Ventilation, Heating, and Cooling
Because of the airtightness factor, mechanical ventilation with heat recovery needs to be installed in order to provide the house with fresh filtered air without losing any heat during the exchange. In this particular case, the only heaters used in the house were a 1.2 kW electric heater for the ducting of the mechanical ventilation with heat recovery system, and a 100W towel rail heater. No cooling devices were needed and hot water was provided by a standard heat pump.
Now that we got the technical vernacular out the way, it is time to look at specific results and see how energy efficiency has been achieved in this particular case:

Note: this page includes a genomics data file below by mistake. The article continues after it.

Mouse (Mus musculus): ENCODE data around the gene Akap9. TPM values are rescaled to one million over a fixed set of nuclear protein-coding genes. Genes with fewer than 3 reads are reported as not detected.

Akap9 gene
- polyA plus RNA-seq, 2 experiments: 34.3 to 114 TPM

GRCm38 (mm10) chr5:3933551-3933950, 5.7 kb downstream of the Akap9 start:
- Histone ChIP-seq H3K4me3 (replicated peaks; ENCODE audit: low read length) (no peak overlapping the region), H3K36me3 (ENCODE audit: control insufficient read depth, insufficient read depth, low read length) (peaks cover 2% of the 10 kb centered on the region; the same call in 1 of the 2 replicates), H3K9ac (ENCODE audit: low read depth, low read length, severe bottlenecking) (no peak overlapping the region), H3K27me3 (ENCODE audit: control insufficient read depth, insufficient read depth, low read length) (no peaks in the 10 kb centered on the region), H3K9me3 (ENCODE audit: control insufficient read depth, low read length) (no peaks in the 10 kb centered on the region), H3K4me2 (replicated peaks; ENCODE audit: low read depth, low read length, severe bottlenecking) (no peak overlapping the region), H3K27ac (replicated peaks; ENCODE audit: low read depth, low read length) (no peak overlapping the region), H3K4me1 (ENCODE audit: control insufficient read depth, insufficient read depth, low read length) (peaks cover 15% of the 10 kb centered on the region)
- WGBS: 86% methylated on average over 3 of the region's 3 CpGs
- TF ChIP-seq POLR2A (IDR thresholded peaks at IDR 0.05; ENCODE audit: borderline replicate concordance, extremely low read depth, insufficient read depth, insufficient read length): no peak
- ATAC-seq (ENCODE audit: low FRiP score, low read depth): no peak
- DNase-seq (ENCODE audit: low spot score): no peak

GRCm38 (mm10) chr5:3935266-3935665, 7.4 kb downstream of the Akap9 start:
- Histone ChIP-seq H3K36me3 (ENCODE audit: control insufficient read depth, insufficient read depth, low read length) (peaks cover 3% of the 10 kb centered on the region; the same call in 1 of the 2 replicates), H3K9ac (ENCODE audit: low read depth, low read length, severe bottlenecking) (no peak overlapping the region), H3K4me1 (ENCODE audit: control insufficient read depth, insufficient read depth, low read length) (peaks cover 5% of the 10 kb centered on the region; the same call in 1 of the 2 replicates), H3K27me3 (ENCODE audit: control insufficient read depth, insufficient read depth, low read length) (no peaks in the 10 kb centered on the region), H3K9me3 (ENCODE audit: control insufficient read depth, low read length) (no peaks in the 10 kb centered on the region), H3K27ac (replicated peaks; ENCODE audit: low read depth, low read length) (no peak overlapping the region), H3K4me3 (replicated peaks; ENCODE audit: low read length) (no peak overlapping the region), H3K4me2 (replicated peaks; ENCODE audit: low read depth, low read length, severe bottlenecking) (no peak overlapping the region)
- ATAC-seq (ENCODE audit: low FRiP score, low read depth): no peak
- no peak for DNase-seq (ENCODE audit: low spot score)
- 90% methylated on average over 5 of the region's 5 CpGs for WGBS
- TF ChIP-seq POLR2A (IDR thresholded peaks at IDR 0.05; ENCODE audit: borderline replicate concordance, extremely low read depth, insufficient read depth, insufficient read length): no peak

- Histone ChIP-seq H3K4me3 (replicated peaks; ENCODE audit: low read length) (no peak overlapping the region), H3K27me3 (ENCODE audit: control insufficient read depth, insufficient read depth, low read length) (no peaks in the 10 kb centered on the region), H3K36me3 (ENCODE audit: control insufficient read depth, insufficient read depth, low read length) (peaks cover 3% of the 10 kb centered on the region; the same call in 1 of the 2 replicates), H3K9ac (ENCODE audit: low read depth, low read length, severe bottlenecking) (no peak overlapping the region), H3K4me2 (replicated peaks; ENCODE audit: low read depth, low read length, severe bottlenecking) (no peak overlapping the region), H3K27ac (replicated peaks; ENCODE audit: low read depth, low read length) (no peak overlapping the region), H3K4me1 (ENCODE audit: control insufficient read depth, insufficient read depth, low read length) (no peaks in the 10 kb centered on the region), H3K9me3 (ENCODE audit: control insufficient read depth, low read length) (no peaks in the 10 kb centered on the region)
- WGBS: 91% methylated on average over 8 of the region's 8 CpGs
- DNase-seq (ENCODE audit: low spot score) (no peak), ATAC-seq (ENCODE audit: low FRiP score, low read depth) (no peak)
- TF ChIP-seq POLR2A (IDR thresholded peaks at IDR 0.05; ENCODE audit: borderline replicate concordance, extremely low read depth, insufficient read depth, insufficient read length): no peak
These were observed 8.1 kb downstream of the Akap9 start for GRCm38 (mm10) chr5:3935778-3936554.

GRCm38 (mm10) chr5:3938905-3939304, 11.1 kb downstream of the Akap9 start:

Average energy consumption was 13.0 kWh per day
This represents a 64% reduction compared to other houses of this size in Canberra
Compared to Melbourne, the statistics show a 62% reduction in energy consumption
An energy rating of 9 stars was achieved under the national rating scheme
Energy Efficient Passive House Principles in a Non-Residential Context
With Passive House being a quality standard, it lends itself to any kind of construction. This means that when you think Passive House, residential shouldn’t be the only thing that comes to mind. This is what we want to change with the second case study. The focus will be purely theoretical and will try to demonstrate how the Passive House principles can be used to reduce energy consumption in a hospital.
Statistics show that hospitals are rated among the public buildings that consume the most energy, be it for electricity or heating. However, in order to implement the Passive House standard in a hospital, certain aspects need to be given extra care:
Areas with sensitive hygiene requirements will need to be addressed accordingly
Increased comfort requirements for the elderly and recovering patients